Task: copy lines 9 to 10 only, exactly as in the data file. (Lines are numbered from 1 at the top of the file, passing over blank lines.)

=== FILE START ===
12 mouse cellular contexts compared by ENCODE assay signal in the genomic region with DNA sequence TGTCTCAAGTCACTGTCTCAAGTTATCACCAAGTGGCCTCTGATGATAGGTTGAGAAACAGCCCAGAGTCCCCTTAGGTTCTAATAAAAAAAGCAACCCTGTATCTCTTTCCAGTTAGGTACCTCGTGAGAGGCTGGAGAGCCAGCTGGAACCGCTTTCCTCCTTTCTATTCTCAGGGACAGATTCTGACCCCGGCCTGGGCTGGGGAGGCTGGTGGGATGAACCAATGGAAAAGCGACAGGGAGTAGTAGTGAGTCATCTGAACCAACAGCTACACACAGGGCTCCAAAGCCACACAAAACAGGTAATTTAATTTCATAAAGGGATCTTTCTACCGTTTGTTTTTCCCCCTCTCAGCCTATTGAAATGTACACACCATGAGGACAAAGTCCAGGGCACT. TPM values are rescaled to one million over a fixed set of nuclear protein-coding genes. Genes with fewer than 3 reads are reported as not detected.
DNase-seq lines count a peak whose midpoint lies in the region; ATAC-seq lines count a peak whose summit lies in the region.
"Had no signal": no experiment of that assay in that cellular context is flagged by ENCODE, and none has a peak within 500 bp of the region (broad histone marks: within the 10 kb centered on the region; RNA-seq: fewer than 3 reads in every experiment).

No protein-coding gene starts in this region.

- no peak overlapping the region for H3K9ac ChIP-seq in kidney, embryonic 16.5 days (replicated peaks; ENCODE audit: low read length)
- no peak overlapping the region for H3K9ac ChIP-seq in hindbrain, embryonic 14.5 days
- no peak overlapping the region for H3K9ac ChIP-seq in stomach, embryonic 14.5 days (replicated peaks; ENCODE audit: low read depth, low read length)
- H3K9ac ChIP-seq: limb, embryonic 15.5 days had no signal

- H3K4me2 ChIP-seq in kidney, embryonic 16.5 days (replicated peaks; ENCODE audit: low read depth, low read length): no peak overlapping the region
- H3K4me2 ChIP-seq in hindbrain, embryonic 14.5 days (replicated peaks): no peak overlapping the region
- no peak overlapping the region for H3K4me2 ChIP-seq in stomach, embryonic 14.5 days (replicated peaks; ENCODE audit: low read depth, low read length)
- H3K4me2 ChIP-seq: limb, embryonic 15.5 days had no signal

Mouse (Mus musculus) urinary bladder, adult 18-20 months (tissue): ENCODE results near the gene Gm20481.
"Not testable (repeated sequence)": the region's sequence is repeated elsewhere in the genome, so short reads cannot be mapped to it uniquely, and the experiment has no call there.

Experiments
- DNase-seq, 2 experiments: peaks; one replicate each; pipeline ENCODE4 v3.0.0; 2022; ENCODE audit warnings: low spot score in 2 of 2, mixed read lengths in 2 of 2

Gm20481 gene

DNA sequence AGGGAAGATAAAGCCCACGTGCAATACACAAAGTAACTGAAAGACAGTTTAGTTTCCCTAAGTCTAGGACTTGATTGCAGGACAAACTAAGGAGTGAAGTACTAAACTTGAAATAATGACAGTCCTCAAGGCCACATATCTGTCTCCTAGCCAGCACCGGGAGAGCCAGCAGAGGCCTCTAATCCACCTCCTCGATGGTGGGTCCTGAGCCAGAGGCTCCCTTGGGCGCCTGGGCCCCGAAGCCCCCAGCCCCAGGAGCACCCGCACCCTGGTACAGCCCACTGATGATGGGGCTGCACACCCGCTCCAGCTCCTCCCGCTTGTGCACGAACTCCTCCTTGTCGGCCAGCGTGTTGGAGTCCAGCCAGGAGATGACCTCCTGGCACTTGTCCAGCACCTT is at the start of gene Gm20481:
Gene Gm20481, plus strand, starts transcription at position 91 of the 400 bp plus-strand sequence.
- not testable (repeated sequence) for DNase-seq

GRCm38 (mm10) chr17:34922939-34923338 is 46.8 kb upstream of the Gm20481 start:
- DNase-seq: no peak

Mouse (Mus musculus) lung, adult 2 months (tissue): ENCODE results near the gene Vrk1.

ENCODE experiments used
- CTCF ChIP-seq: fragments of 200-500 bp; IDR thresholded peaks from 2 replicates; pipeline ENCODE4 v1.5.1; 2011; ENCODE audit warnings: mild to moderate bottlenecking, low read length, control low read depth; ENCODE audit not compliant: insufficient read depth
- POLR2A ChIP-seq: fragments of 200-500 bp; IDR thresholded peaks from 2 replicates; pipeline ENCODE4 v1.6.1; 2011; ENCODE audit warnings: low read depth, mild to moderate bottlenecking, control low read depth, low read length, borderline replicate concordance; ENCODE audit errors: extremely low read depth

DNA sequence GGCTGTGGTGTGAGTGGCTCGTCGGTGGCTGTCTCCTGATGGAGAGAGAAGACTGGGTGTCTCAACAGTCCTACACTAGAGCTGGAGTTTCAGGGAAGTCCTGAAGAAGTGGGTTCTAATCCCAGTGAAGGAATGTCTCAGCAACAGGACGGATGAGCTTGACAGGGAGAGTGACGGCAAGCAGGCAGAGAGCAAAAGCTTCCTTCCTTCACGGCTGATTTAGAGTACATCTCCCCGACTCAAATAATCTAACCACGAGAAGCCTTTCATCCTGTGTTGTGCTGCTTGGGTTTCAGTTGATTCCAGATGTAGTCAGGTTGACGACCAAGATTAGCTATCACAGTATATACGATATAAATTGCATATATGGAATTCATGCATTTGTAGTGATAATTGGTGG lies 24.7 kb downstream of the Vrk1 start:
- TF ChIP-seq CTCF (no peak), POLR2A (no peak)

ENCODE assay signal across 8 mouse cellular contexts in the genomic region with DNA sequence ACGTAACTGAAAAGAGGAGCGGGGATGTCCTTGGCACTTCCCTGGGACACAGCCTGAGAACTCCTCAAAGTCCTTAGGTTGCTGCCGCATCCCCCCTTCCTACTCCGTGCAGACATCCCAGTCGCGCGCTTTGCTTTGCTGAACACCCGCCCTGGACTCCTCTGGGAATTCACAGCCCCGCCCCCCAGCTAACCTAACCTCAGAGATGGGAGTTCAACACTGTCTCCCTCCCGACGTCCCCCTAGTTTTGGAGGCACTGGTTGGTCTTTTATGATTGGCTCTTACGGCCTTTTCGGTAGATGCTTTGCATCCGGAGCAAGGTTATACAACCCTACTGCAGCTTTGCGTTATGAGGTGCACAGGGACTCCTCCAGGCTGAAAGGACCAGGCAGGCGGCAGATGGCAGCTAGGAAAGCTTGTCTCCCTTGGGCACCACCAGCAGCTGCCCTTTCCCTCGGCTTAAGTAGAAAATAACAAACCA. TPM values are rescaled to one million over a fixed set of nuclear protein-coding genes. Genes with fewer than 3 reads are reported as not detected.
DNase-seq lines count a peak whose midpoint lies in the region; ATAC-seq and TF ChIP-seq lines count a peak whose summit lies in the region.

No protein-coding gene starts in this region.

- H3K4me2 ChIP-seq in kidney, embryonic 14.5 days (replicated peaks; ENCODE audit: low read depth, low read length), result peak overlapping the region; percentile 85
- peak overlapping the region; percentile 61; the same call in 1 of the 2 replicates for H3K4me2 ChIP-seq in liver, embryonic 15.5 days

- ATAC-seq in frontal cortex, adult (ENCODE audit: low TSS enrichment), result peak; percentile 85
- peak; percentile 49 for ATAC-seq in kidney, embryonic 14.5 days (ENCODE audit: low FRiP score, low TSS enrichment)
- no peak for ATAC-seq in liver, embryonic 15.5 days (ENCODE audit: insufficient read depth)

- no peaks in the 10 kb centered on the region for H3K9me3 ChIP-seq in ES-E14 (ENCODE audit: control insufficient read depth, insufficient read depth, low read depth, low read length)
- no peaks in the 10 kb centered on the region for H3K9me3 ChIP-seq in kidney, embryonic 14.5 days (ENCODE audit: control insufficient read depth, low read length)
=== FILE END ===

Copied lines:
- H3K4me2 ChIP-seq in kidney, embryonic 16.5 days (replicated peaks; ENCODE audit: low read depth, low read length): no peak overlapping the region
- H3K4me2 ChIP-seq in hindbrain, embryonic 14.5 days (replicated peaks): no peak overlapping the region